Dagstuhl: Formal Methods for Correct Persistent Programming
Last week, I boarded the train to Wadern, Germany (through London, Paris and Saarbrücken) to attend Dagstuhl seminar 23412 on “Formal Methods for Correct Persistent Programming”.
What is persistent programming?
Persistent programming is concerned with memory that retains its contents after a power loss. While magnetic disks and solid state disks satisfy that definition, the main focus was on non-volatile memory that provides fast access (not too much slower than DRAM) and fine granularity (notionally byte addressable but, in practice, at the granularity of a cache line (64 bytes)).
Non-volatile memory can be built using DRAM and a battery (and some non-volatile memories require the use of battery-backed caches for safety) but it is usually based on some more exotic technology such as memristors, spin, ferro-electric FETs, phase change, etc. These technologies promise to provide much higher capacity at much lower cost per gigabyte and much lower power consumption. Sadly, for the field, the most prominent non-volatile memory product was shut down last summer but we did not feel that this was the end of persistent systems.
What makes persistent programming hard?
There seem to be two main issues in persistent programming. The first is that your code has to be able to cope with a power failure at any moment so every write to non-volatile memory must take care that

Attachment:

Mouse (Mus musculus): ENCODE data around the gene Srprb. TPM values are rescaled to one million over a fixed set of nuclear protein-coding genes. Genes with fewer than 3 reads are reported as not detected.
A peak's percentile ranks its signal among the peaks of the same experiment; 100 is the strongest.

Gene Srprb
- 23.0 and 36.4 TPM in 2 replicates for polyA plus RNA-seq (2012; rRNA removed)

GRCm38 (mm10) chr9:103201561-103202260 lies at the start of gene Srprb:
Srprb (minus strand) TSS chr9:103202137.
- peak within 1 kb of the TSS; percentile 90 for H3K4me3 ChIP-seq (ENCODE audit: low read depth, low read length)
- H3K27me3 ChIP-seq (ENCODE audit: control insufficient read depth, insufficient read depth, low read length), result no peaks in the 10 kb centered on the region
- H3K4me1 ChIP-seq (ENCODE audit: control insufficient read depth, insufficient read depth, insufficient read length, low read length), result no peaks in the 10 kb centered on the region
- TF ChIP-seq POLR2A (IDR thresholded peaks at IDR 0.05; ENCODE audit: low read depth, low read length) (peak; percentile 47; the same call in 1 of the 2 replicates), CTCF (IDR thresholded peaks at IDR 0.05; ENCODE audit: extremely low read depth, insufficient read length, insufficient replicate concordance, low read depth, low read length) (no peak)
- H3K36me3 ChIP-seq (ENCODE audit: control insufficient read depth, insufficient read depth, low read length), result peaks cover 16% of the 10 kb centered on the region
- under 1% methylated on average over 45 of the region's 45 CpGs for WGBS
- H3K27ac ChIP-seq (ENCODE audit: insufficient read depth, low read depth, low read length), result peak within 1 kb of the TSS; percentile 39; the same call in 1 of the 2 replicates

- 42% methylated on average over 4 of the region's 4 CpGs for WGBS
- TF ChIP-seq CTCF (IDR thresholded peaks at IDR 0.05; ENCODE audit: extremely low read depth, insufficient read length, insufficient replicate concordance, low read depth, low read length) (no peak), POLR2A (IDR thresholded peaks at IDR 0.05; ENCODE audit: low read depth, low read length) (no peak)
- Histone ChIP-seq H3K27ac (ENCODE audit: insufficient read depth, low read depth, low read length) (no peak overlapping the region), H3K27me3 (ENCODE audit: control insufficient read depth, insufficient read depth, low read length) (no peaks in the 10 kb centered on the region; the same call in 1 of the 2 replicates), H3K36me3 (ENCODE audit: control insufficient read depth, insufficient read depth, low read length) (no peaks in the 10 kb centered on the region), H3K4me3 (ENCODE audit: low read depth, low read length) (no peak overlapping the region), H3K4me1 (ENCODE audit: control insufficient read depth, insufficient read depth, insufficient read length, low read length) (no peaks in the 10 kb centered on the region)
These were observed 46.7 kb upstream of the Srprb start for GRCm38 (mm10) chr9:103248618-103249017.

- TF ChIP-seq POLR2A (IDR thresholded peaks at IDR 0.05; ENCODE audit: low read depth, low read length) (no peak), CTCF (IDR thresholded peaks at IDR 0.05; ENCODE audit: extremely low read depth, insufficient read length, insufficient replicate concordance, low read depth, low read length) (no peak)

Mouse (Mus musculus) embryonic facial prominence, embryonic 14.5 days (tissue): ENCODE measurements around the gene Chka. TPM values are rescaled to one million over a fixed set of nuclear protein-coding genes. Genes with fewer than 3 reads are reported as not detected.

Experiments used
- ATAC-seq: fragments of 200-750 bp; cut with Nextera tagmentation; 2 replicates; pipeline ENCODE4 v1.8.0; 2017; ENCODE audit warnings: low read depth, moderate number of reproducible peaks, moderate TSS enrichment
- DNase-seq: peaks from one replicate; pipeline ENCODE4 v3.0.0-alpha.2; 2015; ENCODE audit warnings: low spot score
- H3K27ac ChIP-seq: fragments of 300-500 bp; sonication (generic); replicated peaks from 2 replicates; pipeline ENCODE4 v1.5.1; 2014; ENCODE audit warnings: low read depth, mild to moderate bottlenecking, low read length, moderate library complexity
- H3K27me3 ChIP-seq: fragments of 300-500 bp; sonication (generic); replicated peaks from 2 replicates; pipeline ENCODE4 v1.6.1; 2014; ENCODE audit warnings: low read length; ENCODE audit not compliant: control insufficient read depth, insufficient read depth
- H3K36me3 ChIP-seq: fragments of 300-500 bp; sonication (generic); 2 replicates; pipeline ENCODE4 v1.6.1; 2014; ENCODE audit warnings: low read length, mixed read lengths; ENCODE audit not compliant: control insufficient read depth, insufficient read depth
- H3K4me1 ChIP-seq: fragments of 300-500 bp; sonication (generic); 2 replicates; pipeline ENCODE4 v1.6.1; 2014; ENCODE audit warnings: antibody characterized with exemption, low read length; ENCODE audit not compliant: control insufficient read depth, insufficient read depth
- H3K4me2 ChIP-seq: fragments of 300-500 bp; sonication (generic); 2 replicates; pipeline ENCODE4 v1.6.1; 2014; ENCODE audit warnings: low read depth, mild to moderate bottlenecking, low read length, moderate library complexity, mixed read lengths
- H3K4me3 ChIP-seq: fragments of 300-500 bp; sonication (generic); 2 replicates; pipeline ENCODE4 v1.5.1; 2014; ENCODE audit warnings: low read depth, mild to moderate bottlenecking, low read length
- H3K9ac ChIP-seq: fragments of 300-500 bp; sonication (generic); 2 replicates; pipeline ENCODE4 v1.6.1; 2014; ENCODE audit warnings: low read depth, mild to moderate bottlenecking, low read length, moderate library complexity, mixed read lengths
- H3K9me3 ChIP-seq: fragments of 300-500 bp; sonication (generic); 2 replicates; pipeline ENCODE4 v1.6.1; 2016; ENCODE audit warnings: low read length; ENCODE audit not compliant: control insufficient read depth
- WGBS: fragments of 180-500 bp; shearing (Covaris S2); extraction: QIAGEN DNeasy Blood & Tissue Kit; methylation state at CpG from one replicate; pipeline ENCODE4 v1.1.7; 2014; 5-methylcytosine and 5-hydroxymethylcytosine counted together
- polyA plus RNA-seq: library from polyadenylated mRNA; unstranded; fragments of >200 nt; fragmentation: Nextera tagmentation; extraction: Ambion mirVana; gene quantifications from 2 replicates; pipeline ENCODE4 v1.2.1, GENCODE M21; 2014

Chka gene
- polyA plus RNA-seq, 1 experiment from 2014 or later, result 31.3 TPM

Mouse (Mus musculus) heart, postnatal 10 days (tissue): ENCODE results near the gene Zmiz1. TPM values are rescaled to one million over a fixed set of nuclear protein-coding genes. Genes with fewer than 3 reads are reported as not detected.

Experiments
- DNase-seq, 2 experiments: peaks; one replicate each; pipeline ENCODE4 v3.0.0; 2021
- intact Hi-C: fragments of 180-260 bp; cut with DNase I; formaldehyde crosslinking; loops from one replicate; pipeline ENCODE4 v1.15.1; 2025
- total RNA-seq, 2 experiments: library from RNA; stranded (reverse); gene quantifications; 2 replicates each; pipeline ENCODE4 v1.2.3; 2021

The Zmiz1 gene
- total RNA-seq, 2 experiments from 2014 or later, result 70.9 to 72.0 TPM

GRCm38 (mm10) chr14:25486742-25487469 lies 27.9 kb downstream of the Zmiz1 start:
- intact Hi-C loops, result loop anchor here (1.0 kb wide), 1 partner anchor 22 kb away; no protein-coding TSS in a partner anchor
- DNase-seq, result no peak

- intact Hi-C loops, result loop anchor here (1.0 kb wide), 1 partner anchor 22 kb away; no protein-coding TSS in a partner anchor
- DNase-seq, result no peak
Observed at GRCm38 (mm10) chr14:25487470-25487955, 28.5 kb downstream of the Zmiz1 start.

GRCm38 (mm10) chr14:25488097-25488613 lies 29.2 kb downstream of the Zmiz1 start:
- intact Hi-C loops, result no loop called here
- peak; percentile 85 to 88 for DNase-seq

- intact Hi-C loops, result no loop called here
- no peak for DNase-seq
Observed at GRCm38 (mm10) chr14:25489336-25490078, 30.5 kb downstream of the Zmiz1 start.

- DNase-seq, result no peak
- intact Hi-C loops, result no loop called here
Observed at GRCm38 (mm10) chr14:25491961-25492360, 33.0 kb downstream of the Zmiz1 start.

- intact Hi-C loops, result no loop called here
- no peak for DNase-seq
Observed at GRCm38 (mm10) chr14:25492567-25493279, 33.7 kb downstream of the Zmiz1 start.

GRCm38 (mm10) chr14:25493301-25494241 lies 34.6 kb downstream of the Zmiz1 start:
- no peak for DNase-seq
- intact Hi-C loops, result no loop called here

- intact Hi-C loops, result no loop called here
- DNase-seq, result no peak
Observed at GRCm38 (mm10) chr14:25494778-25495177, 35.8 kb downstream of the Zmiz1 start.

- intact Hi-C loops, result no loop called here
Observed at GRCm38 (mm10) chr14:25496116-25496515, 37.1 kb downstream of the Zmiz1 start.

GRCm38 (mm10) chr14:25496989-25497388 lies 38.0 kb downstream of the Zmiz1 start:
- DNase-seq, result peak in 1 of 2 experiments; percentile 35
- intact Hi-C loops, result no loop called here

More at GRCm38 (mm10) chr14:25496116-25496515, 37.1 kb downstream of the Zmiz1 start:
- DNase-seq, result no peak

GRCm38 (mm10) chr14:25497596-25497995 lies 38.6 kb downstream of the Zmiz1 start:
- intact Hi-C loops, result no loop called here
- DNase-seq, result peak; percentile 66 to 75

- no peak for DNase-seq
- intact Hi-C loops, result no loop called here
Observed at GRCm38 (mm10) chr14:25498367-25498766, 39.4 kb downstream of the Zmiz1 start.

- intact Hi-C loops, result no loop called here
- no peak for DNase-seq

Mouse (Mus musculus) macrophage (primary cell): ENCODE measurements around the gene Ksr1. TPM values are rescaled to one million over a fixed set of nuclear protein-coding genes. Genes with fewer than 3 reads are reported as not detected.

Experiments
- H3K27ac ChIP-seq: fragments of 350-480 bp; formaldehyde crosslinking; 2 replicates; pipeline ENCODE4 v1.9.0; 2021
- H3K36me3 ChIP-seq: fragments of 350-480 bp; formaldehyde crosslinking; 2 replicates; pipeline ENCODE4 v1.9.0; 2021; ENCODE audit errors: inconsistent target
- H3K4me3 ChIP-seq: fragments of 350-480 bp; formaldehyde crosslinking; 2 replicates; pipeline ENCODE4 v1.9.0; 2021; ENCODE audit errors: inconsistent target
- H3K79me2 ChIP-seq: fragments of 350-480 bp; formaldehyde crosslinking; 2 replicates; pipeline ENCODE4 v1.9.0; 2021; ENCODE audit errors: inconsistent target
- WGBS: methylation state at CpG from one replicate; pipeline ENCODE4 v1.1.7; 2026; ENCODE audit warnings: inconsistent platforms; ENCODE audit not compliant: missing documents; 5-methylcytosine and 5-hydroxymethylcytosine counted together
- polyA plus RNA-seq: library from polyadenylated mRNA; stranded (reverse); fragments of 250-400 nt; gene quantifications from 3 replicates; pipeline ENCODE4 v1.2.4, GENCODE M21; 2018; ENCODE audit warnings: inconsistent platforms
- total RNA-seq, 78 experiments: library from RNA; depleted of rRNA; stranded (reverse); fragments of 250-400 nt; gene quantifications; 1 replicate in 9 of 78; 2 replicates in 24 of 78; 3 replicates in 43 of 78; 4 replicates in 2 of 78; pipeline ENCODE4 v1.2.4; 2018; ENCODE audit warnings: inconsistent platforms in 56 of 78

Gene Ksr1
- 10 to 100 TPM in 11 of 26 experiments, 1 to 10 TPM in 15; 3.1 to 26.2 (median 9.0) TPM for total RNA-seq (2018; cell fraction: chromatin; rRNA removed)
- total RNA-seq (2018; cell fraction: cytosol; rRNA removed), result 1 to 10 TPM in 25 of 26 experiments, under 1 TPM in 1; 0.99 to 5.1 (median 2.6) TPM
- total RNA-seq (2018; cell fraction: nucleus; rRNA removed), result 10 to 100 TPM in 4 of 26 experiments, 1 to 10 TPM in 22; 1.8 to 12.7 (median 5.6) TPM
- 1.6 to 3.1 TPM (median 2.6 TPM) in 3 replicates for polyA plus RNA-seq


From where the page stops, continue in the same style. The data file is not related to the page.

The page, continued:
Any data that it refers to is also in non-volatile memory because, otherwise, that data would be lost if the power failed.
It is possible to recover from a power failure after every single write. Your data structure in non-volatile memory must never be in an inconsistent state.
These properties are checked with type systems and/or formal verification of the software.
The second, and more challenging problem, is that, for performance reasons, memory systems reorder memory reads and writes so even if you write to address ‘x’ then address ‘y’ and then print “It is now safe to turn your computer off” on the screen, those three steps could occur in the reverse order. That is, all modern computer systems provide some form of “weak memory consistency.” Obviously, this reordering makes it harder to ensure that the data structure in the non-volatile memory is always in a recoverable state.
To avoid problems with weak memory, you need to add memory fences and flush cache contents out to the non-volatile memory but, if you do this too much, performance will suffer. So the trick is to add the bare minimum of fences and flushes to ensure that your data is safe. Unsurprisingly, this is what most of our discussion centered on with questions like
What exactly do the fence and flush instructions guarantee? The more precisely we understand what they do, the closer we can get to the edge (without stepping over).
Note that different ISAs have different properties so sometimes you need different code for different systems to make it simultaneously fast and sound.